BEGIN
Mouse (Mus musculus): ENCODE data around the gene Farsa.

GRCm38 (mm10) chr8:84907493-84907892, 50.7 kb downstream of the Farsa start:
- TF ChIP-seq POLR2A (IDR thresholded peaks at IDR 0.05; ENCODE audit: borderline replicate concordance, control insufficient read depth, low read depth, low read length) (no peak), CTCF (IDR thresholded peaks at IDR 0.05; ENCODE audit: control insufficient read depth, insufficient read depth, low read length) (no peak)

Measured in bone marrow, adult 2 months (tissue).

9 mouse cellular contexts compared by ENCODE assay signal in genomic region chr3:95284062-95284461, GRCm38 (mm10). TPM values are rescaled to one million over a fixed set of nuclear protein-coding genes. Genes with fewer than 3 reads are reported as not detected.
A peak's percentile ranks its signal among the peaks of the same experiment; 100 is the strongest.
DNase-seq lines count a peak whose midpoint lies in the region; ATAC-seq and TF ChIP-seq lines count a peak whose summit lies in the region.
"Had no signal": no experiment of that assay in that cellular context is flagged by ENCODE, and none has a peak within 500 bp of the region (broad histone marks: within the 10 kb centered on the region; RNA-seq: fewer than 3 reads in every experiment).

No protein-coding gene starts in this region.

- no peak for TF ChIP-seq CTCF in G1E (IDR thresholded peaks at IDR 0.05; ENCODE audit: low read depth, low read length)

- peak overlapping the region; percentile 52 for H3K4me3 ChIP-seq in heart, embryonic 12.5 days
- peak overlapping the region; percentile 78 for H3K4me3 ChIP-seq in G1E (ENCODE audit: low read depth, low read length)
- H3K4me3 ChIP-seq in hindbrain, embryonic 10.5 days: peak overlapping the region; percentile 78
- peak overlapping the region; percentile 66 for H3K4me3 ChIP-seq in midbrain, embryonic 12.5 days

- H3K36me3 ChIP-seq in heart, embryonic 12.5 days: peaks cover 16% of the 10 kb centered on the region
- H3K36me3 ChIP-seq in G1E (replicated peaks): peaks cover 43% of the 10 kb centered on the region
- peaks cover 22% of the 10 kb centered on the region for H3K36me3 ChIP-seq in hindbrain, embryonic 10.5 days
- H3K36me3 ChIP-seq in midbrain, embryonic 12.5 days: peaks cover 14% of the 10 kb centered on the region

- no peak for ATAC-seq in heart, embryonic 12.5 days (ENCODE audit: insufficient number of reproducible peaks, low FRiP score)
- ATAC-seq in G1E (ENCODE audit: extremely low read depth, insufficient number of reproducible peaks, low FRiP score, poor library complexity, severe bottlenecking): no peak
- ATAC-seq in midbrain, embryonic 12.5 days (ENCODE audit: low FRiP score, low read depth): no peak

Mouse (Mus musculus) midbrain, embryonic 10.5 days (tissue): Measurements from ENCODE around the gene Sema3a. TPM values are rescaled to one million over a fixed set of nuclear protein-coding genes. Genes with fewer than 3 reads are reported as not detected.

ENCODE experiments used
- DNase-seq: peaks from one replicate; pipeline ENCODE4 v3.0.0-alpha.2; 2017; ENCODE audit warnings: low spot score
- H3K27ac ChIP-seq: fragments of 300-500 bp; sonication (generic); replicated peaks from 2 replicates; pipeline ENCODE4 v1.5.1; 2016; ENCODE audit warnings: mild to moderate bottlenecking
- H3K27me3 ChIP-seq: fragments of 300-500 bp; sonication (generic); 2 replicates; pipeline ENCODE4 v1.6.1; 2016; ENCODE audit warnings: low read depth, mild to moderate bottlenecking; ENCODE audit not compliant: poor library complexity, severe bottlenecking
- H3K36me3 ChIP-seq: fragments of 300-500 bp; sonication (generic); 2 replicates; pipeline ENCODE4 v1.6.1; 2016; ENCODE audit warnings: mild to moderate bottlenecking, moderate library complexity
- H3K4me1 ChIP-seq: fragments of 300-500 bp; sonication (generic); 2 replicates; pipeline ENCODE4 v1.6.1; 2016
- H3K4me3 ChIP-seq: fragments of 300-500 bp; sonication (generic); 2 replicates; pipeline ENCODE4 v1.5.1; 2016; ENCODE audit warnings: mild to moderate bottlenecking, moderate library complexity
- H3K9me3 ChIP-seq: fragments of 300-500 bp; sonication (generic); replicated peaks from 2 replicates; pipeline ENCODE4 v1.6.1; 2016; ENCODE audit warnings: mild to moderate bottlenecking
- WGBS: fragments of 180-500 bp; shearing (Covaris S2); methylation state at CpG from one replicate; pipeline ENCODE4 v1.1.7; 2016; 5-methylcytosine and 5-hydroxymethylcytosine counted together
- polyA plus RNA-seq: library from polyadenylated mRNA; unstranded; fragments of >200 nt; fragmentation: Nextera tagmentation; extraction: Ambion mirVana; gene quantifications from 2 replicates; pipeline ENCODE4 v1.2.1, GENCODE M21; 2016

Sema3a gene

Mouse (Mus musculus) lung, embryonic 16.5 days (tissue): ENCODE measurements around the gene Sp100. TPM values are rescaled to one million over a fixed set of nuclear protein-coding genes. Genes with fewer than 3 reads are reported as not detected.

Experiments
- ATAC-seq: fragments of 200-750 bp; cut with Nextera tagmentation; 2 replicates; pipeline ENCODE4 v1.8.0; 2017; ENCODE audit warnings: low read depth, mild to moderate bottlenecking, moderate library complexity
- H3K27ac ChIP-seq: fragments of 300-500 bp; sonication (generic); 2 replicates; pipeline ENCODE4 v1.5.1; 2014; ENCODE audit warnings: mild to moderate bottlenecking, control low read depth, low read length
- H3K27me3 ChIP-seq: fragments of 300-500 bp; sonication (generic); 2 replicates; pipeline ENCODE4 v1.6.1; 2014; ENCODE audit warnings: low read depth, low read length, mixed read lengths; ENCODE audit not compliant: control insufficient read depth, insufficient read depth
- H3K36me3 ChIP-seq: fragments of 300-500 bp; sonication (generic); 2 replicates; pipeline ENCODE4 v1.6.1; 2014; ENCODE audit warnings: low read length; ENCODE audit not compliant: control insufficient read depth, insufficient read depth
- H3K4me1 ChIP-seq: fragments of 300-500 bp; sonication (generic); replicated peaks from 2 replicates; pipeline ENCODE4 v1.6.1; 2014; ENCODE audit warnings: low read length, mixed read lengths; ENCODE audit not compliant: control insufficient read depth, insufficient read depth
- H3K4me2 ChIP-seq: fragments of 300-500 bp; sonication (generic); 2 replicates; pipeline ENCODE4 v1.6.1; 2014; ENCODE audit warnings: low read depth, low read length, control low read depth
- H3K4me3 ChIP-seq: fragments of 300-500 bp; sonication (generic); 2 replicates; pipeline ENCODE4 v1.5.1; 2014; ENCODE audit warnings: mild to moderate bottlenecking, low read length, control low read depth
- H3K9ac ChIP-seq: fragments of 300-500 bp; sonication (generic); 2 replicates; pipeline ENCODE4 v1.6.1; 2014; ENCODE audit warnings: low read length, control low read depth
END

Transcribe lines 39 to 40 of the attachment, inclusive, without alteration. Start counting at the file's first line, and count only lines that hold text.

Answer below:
- H3K36me3 ChIP-seq: fragments of 300-500 bp; sonication (generic); 2 replicates; pipeline ENCODE4 v1.6.1; 2014; ENCODE audit warnings: low read length; ENCODE audit not compliant: control insufficient read depth, insufficient read depth
- H3K4me1 ChIP-seq: fragments of 300-500 bp; sonication (generic); replicated peaks from 2 replicates; pipeline ENCODE4 v1.6.1; 2014; ENCODE audit warnings: low read length, mixed read lengths; ENCODE audit not compliant: control insufficient read depth, insufficient read depth